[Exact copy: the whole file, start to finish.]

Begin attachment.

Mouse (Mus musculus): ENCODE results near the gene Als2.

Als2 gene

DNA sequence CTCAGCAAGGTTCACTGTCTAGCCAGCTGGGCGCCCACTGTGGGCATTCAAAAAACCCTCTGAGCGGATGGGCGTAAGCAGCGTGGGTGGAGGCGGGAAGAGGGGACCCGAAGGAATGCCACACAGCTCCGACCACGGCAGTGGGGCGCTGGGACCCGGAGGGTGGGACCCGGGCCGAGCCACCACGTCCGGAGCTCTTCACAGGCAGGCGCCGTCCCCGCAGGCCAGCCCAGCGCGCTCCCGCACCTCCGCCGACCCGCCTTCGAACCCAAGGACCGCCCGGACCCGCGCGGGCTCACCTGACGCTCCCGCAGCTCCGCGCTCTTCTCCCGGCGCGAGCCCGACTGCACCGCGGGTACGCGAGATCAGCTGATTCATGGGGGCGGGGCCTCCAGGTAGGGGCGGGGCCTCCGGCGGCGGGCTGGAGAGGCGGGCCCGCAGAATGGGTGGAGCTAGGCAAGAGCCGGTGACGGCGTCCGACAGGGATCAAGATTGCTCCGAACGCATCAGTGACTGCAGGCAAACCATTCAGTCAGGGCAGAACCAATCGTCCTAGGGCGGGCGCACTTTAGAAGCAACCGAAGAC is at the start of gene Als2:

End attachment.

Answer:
Mouse (Mus musculus): ENCODE results near the gene Als2.

Als2 gene

DNA sequence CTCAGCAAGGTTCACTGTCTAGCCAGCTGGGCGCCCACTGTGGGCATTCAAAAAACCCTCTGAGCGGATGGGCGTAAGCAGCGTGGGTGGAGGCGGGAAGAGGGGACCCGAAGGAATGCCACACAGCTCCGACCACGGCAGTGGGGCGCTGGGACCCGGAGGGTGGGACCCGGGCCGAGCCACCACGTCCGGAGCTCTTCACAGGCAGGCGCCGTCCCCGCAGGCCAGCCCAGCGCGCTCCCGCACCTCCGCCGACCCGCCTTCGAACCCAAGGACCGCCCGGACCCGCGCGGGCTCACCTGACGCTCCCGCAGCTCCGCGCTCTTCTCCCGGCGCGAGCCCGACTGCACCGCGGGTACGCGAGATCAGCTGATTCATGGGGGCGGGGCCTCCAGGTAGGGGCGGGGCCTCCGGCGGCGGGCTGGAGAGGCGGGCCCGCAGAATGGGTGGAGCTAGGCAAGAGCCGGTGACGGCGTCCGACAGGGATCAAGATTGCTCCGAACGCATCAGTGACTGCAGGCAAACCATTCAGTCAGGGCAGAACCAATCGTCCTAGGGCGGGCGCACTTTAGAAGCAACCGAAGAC is at the start of gene Als2: